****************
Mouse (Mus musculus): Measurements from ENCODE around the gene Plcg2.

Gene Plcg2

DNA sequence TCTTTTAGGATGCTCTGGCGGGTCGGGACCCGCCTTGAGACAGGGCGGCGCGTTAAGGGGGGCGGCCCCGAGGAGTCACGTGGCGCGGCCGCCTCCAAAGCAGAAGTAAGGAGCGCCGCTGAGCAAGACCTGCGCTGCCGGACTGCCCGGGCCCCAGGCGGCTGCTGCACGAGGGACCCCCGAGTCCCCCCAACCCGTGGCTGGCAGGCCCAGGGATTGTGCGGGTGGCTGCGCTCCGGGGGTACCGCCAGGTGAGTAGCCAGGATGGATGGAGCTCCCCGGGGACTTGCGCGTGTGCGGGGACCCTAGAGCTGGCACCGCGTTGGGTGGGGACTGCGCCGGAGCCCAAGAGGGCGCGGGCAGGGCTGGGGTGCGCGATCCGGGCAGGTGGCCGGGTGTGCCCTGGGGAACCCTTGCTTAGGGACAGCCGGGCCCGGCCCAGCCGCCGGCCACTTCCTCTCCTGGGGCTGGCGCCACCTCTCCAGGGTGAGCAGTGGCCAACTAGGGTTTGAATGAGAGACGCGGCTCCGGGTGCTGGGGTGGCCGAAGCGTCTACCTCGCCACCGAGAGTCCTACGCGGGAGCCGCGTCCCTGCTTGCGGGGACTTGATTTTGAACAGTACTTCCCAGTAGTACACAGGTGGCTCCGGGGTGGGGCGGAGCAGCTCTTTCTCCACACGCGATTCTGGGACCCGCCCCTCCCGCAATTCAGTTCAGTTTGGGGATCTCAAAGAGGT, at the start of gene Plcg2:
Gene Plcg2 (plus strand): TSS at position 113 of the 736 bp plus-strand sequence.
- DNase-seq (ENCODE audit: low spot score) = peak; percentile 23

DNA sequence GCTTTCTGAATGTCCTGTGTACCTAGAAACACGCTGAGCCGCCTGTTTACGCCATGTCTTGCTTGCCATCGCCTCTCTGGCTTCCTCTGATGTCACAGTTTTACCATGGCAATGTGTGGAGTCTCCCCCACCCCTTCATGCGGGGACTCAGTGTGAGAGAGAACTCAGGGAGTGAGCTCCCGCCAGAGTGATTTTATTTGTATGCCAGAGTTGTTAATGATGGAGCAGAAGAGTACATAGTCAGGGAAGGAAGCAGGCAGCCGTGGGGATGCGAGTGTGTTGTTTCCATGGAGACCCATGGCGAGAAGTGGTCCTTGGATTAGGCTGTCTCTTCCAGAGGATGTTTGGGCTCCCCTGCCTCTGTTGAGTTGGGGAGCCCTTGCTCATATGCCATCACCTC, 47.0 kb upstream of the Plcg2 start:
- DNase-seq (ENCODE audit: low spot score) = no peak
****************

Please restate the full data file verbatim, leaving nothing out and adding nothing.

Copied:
Mouse (Mus musculus): Measurements from ENCODE around the gene Plcg2.

Gene Plcg2

DNA sequence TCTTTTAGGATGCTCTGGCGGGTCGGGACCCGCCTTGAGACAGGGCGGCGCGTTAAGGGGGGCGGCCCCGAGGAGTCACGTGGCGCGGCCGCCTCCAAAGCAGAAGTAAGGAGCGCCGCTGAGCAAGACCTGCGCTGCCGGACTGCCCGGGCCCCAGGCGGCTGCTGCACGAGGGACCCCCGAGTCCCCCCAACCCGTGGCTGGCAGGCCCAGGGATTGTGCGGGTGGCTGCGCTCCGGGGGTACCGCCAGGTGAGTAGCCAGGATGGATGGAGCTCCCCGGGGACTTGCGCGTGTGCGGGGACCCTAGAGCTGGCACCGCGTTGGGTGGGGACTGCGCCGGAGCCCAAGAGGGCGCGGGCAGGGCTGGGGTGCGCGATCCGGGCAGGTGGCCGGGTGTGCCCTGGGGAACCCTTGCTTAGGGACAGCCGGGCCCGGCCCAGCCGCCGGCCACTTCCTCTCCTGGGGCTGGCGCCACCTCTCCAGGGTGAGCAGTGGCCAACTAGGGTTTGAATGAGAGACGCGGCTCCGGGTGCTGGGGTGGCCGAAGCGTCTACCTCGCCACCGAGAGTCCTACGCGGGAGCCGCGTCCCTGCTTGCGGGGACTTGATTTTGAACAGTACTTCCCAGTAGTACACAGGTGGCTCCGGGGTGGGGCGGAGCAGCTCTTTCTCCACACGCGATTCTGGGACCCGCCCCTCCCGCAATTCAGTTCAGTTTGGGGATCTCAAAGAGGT, at the start of gene Plcg2:
Gene Plcg2 (plus strand): TSS at position 113 of the 736 bp plus-strand sequence.
- DNase-seq (ENCODE audit: low spot score) = peak; percentile 23

DNA sequence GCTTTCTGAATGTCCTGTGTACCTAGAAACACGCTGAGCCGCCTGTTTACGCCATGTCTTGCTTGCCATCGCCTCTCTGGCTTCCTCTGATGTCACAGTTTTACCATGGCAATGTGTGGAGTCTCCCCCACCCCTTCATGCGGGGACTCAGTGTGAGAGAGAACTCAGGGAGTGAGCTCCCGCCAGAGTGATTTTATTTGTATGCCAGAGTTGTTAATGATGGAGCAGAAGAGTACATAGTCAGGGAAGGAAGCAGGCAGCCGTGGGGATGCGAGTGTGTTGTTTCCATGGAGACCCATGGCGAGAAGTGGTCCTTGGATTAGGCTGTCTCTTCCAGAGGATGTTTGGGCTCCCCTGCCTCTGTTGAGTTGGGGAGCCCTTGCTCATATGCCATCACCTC, 47.0 kb upstream of the Plcg2 start:
- DNase-seq (ENCODE audit: low spot score) = no peak